By Meghna Jain
The Delhi Development Authority is offering extra ground coverage and FAR to green builders
The Delhi Development Authority (DDA) recently approved regulations for the construction of green buildings in the capital, offering incentives of 1 to 5 percent extra ground coverage and floor area ratio (FAR) to green builders (incentives will be implemented after notifications from the central government). It has also proposed that local bodies render 10 percent rebate on property tax/service charges for such buildings. The incentives have been announced by the Ministry of Urban Development (MoUD) and will be released by local development authorities. Green Rating for Integrated Habitat Assessment (GRIHA) Council will award ratings to projects that wish to avail these incentives.
In order to promote the concept in the capital, DDA has included the green building concept in its Master Plan of Delhi 2021 (MPD-2021) and is coming up with several beneficiary offers such as reduced energy and water bills to improved building occupant productivity. DDA has also mandated recycling of treated waste water with separate lines for potable and recycled water, ground water recharge through rainwater harvesting, and use of solar heating systems. If house owners adhere to these norms, the local bodies or municipal corporations will incentivise the public by way of a property tax reduction on a case-to-case basis.
“The general public will benefit in term of incentives such as additional FAR, property tax rebates and so on, in order to ensure provision of all green building related structures post occupancy. Public agencies and local bodies will also benefit due to the reduction in demand for water supply, less generation of solid waste, less power consumption and so on,” informs an official from Planning, MPD- 2021, DDA. Now the buildings which are to be constructed under the MPD-2021 will have to follow green norms.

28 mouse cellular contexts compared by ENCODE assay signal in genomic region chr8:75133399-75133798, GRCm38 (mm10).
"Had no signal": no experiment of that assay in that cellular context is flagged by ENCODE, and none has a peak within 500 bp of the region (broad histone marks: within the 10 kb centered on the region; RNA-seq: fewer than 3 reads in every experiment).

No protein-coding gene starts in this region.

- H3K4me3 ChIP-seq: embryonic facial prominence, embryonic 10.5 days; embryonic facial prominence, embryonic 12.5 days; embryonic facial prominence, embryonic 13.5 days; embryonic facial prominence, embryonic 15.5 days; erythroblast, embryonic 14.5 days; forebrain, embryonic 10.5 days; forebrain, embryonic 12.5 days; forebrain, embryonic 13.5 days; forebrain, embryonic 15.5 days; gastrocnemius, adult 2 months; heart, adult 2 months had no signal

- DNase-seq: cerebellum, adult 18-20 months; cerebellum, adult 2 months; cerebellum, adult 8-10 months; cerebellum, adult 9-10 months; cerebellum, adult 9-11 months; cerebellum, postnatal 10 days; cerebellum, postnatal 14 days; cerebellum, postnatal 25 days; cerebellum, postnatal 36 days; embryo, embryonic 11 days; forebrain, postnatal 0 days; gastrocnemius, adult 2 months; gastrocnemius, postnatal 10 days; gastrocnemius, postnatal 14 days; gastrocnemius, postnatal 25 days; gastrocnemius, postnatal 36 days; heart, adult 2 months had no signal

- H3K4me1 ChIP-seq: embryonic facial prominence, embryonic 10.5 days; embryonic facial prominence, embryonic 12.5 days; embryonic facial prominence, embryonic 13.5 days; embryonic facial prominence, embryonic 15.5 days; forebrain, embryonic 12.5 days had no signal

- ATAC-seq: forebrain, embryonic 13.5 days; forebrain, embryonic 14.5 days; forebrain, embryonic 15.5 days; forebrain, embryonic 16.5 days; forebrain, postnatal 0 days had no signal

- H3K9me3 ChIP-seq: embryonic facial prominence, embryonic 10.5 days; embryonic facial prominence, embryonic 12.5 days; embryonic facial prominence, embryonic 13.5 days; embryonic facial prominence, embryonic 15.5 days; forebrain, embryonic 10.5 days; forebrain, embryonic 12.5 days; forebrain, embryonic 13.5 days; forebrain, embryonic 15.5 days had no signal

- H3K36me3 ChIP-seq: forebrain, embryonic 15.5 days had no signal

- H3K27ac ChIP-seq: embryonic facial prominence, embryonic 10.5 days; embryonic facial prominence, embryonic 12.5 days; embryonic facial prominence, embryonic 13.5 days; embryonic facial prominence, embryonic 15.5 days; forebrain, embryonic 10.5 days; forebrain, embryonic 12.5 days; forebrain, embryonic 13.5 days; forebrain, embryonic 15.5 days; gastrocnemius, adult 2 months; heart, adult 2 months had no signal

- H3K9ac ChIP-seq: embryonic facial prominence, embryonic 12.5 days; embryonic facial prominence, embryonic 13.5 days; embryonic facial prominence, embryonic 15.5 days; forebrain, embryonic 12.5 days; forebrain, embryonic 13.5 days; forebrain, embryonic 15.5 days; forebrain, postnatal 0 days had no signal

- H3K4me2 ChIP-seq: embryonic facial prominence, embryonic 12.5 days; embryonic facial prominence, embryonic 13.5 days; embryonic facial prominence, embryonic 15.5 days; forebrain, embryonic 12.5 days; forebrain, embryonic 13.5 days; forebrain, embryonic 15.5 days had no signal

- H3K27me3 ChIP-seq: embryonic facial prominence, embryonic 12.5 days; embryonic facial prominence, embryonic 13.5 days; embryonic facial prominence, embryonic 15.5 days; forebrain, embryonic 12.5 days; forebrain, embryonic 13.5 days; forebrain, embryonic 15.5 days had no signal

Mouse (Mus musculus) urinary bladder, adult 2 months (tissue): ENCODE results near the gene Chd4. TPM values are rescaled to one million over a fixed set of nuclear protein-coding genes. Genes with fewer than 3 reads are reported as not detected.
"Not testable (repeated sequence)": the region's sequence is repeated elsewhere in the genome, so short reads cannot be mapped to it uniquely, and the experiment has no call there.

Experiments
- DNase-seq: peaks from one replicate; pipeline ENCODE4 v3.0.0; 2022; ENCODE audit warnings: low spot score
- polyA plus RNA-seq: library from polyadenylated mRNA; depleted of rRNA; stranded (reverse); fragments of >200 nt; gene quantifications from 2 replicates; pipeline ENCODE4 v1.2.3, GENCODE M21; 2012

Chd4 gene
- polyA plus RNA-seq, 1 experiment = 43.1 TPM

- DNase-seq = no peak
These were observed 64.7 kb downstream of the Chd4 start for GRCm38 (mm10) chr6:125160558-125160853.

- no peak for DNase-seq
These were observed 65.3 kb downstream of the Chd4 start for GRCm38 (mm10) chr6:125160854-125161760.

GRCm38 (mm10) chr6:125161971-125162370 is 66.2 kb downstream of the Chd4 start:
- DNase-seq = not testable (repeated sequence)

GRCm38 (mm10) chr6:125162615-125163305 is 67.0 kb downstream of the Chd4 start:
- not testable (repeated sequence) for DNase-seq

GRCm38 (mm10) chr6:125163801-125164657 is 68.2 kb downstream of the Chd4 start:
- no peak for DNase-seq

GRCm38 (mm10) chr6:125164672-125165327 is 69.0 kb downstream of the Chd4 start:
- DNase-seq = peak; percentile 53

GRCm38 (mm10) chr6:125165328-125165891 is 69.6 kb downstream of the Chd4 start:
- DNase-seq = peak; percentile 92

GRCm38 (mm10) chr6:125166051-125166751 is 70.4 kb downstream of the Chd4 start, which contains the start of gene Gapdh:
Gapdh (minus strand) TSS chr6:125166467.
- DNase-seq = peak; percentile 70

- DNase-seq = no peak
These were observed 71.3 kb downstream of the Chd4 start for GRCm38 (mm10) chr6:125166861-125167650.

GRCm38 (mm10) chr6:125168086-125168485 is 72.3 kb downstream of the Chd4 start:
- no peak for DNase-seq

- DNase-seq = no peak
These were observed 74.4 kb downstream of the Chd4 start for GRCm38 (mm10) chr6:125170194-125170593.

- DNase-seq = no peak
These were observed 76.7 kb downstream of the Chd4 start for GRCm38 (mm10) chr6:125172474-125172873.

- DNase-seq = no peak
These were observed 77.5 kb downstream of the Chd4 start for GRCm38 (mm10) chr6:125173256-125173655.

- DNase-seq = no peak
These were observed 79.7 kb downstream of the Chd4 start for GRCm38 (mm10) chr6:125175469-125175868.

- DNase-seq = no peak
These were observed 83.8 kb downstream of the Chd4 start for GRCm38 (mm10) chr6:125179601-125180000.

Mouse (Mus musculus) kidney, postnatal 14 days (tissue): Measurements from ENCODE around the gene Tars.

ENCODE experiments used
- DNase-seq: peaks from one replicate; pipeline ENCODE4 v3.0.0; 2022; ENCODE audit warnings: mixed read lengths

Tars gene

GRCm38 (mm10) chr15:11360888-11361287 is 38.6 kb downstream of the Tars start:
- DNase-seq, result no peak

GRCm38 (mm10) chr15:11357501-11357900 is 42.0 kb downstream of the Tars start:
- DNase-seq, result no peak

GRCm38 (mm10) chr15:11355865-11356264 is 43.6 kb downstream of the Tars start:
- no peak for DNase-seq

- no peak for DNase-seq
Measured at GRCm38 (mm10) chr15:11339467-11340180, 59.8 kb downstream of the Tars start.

Other green incentives in the MPD envisages an integrated approach that packages mutually supportive infrastructure components, ie, water-sewerage-drainage for recycling, harvesting and optimal use of water, solid waste-sewerage-power for power generation, and so on. Innovative techniques for the use of alternative technologies like solar energy, recycling, and so on, will also to be encouraged. Also, unconventional energy sources like recovering energy from sewerage and solar energy, for example, would be used for street lighting, lighting at public spaces, open areas, traffic signals, hoardings, etc.
The question that arises here is: can the incentives be misused? “In order to ensure post completion monitoring of the above provisions, the concerned local bodies have been advised to provide incentives in terms of property tax and so on. A bank guarantee taken from those availing of green FAR will be seized in case it is misused and property tax rebate will also be taken back. Our intention is to make it as foolproof as possible,” adds the DDA official.
The Energy and Resources Institute (TERI), which has developed the green rating GRIHA, is working with DDA. Chitrangada Bisht, programme officer, area convenor, GRIHA Council, TERI, says, “GRIHA lays down a set of 34 criteria that has to be adhered to by the builder before he is granted the final rating after rigorous audits and checks followed through the construction process. GRIHA Council awards GRIHA rating to projects after assessing their performance on various green building parameters such as sustainable site planning, building design, energy efficiency, water efficiency, sustainable materials and health and well being.”
This article appeared in the October 2015 issue of Pure & Eco India